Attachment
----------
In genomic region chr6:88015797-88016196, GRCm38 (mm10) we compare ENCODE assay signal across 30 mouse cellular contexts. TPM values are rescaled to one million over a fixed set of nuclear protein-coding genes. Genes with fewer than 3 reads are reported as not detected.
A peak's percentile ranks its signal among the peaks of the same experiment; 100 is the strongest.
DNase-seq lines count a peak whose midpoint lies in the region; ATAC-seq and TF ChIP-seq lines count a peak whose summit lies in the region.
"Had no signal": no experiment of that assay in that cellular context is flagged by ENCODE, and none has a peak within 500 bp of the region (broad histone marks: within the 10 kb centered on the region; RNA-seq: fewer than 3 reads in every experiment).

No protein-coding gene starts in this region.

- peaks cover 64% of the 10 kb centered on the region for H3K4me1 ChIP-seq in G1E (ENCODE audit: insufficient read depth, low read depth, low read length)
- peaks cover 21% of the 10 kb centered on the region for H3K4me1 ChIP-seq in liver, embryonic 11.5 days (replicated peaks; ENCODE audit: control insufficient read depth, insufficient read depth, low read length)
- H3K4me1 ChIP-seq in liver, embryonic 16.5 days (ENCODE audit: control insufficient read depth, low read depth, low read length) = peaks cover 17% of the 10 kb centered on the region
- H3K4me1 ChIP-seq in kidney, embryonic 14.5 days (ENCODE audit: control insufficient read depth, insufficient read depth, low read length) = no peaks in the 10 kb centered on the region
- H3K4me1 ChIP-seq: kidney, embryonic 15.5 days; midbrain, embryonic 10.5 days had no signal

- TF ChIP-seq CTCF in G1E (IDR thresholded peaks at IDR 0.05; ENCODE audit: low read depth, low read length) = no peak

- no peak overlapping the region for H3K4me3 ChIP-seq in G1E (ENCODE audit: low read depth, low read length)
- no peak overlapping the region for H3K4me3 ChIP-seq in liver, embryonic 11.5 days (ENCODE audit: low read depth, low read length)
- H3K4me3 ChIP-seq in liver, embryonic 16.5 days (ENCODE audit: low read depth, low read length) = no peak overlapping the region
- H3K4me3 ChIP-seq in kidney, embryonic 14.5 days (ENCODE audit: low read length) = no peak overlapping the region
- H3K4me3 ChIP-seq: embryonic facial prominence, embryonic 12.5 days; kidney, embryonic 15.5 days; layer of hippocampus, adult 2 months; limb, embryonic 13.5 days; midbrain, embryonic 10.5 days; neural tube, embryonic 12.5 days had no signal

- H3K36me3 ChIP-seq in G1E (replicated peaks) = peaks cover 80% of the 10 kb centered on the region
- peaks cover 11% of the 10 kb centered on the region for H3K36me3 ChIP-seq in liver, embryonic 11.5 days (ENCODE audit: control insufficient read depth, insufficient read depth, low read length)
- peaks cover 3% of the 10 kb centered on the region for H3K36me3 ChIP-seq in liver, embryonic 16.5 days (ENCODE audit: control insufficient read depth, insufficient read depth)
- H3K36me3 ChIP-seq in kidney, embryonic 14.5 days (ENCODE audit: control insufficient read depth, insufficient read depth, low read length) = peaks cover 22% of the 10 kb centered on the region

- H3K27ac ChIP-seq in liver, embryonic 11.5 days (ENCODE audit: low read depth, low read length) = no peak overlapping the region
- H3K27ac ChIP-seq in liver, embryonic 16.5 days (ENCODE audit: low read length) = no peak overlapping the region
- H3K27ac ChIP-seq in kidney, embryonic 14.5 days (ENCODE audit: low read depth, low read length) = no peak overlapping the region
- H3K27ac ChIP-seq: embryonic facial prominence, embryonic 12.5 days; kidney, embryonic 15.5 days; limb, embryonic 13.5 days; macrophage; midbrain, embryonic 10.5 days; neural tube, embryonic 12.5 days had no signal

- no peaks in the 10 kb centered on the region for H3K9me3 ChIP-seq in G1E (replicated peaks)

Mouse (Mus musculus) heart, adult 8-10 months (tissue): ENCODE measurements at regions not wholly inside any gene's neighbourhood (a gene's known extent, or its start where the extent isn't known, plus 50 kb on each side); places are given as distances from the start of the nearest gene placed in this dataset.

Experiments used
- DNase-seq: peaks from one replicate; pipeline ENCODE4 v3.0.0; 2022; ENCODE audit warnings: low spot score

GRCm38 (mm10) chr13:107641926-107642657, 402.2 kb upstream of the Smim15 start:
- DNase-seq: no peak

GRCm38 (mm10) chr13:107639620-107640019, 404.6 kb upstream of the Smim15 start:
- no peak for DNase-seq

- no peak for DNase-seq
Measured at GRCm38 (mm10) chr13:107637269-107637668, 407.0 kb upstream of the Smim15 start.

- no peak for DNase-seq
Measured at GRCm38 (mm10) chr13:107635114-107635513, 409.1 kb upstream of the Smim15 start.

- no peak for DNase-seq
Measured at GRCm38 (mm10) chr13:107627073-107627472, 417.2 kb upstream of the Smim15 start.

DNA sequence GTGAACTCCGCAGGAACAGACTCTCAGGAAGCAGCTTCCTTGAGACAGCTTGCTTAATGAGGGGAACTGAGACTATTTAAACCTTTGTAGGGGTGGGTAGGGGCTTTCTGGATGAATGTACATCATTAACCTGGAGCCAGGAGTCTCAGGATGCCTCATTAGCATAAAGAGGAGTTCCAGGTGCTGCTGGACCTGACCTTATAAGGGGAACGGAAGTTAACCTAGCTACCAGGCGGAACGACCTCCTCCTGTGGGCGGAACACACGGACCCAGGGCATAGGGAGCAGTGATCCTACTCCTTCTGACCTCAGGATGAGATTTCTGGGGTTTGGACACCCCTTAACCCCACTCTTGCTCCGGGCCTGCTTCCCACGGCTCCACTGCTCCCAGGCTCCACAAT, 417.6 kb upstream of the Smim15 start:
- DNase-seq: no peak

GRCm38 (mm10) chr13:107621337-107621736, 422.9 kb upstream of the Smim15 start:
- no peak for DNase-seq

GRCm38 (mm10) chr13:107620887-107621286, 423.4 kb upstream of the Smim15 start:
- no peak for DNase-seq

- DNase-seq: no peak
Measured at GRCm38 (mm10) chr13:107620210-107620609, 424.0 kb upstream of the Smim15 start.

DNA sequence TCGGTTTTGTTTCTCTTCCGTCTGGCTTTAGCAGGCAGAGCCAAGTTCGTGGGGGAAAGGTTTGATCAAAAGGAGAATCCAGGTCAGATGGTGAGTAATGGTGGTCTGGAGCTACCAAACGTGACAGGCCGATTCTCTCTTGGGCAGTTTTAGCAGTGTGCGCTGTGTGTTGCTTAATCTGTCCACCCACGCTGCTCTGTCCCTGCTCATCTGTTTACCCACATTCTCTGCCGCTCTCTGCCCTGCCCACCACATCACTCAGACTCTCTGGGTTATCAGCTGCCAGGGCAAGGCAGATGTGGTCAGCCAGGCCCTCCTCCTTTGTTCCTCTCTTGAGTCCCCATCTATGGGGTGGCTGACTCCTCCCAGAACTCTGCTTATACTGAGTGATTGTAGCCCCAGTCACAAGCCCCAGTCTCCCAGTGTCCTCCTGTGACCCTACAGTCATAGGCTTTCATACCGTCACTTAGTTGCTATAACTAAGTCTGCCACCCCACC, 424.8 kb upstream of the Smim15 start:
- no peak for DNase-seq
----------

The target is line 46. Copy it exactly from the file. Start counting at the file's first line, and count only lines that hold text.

Measured at GRCm38 (mm10) chr13:107620210-107620609, 424.0 kb upstream of the Smim15 start.